Blue Dot seems to me to burn cleaner (much of the combustion in both cases being in front of the muzzle). I get alot of grit in the face when shooting AA#9 in a head wind, and it cratered the plastic lens cover of my chronograph. With Blue Dot I just get a nice blue flame.
  6. JimC

    JimC Well-Known Member

    I started loading the .357 SIG when it first hit the scene.

    I will admit, I bought a Bar-Sto barrel for my Glock 22 just to shoot it and load for it.

    I've since had a G33 barrel for my G27 and presently have a G32.

    I treat the .357 SIG case like a bottleneck rifle case. I lube and resize it, tumble them to get the lube off and then run them through my Dillon 550B like any other round.

    I found that I like the National Bullet Co. 125 gr. FMJ bullet made just for the .357 SIG cartridge. And, it's priced right at $53.00/M.

    I've only tried a couple of powders but favor AA#9 for my use.

    I like Star Line Brass the best with Federal being #2.
  7. tex_n_cal

    tex_n_cal Well-Known Member

    Be careful with that itty bitty bottleneck case:D

    I have loaded for the .400 Corbon, which is a similar deal. The problem is the neck is so short that it's tough to get a good tight bullet fit. Loose bullet fit in a semi auto spells bullet setback, high pressures, and kB! :what:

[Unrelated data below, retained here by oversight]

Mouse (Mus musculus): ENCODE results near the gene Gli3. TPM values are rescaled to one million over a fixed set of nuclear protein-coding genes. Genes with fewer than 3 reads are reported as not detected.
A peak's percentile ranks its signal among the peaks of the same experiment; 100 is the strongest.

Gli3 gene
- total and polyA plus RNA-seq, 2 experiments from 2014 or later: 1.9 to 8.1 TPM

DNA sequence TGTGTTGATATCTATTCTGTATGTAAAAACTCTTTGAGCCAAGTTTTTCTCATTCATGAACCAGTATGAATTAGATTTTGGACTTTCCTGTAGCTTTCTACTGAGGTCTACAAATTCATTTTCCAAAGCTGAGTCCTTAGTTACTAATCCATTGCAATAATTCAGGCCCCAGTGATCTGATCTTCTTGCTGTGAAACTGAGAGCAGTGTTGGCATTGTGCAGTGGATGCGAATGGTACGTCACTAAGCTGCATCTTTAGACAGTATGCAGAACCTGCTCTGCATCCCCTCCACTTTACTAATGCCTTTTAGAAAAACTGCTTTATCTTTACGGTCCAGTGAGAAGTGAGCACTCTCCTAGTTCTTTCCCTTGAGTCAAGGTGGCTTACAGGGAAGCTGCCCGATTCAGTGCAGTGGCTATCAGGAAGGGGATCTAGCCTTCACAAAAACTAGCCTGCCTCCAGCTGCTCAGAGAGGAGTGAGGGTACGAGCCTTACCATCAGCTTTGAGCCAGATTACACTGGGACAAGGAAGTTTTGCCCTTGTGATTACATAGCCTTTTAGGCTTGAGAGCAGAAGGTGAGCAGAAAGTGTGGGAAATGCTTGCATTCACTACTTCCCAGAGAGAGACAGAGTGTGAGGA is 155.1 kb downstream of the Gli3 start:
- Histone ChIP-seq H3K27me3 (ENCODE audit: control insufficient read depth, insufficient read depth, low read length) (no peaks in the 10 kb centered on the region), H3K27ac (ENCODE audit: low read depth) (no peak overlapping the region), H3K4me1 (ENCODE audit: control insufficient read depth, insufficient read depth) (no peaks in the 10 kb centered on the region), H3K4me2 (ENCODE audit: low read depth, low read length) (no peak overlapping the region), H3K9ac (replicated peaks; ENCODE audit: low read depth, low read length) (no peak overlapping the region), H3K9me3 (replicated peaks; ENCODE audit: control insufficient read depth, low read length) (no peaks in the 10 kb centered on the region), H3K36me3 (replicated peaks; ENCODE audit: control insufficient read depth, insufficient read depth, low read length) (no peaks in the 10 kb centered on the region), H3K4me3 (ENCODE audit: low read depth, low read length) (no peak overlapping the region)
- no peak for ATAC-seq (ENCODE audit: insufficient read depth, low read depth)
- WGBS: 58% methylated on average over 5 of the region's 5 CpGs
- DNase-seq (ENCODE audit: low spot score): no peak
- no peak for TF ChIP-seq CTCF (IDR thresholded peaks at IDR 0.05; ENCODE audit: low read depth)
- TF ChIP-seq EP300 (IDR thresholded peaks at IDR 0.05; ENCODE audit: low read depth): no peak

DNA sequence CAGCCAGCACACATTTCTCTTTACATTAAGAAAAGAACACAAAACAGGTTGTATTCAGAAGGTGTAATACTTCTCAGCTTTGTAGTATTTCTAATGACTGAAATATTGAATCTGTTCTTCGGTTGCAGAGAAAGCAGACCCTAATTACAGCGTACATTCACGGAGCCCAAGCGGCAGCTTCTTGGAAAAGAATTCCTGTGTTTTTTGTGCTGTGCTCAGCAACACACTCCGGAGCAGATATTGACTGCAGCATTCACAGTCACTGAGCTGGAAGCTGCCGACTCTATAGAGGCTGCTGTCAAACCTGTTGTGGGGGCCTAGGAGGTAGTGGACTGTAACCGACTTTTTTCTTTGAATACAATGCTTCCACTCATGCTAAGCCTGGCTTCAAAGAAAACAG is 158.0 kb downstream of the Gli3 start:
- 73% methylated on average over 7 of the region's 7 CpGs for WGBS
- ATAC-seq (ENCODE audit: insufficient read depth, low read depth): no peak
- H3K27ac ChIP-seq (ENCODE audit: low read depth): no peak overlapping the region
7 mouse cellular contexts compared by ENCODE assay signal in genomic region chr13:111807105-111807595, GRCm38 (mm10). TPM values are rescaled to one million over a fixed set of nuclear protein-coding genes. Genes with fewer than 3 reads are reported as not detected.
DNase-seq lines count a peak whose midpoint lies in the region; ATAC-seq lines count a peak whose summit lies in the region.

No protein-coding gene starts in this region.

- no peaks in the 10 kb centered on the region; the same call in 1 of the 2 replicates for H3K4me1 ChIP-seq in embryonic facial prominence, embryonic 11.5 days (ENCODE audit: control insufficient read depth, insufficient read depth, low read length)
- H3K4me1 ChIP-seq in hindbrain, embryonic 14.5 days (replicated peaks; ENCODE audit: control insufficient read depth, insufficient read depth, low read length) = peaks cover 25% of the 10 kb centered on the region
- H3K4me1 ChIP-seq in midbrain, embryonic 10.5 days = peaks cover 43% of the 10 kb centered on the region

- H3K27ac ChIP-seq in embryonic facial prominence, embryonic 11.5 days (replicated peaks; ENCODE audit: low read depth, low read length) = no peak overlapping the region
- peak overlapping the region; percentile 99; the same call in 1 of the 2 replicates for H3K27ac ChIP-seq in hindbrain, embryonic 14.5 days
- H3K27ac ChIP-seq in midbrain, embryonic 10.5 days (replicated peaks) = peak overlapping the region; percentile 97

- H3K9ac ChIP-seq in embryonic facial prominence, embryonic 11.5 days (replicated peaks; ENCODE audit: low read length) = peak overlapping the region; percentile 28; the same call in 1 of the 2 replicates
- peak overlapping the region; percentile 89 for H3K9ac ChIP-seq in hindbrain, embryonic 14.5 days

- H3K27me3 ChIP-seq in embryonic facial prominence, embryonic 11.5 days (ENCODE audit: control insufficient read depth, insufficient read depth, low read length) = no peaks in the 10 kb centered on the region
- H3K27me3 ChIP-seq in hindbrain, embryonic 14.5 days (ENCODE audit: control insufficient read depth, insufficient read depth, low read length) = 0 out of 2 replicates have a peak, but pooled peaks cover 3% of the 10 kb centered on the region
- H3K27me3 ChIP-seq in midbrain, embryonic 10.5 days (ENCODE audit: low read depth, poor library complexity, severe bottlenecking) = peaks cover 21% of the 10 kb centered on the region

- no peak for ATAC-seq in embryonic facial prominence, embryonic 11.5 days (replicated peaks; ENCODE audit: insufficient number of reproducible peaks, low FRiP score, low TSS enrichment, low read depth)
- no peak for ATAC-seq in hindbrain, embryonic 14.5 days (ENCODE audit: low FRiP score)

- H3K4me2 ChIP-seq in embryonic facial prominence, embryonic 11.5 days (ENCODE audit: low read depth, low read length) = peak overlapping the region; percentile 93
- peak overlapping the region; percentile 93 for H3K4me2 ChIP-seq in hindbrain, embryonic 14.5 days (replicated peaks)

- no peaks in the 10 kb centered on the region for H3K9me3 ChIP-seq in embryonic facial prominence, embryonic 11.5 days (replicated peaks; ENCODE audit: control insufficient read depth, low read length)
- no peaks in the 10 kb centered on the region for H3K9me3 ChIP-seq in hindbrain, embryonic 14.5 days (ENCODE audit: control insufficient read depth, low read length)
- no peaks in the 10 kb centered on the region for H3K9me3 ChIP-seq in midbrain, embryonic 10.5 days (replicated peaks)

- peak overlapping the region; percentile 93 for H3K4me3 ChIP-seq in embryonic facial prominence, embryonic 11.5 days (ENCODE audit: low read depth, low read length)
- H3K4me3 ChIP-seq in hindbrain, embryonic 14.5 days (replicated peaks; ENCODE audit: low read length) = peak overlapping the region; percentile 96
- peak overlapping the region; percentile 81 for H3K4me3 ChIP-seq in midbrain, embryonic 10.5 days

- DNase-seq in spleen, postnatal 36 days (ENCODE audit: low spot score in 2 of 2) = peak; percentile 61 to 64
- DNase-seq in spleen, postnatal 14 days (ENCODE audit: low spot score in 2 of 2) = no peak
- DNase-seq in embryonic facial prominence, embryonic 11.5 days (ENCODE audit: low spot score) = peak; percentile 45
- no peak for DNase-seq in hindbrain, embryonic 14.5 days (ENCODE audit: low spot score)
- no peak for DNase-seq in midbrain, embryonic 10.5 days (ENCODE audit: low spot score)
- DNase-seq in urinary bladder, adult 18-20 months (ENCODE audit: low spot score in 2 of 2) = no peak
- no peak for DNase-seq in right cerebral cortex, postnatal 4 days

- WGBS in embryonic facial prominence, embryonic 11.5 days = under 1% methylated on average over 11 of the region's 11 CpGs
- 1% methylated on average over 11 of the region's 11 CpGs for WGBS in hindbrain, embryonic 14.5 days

You must get the bullet fitting tightly in the case. To test it, cycle some rounds by hand through the gun and re-test the cartridge overall length. If you are seeing bullet setback of more than .005" to .010", the bullet must be tighter for safety. A hard crimp by itself won't do it.

    Some good points above on removing lube after sizing the case. In addition, I usually check the expander plug in my dies. If it's not at least .005 to .007" smaller than bullet diameter, I polish it down. I'm using a .392" expander in my .400 Corbon.
  8. mete

    mete Well-Known Member

    Listen to tex-n-cal he's given very important info. Thirty years ago there were many "experts" that said you should not reload auto cartridges. That today we would laugh at. But it's all a matter of learning how to do it properly and safely. The 357sig does have a short neck and repeated chambering may move the bullet back even in factory ammo . Bullet seating is important, some do not recommend using 180 gr in the 40S&W because it is easy to boost pressures by excessive seating , if you push the bullet back 0.100" you will DOUBLE the pressure.
  9. Zero

    Zero Well-Known Member

    If I can do it, so can you!

    I've been reloading them for about 6 mos now on a Dillon 550B. Lubing is no big deal, lay them out on an old cookie sheet or other similar object and give them a light spray of Dillon Spray case lub. I've had the best luck against setback by using the 124Gr FP plated bullets from West Coast Bullet. Get your crimp tight, so you can't push it back with your thumb and you'll be ready to rock.
  10. kidcoltoutlaw

    kidcoltoutlaw Well-Known Member

    carbide ?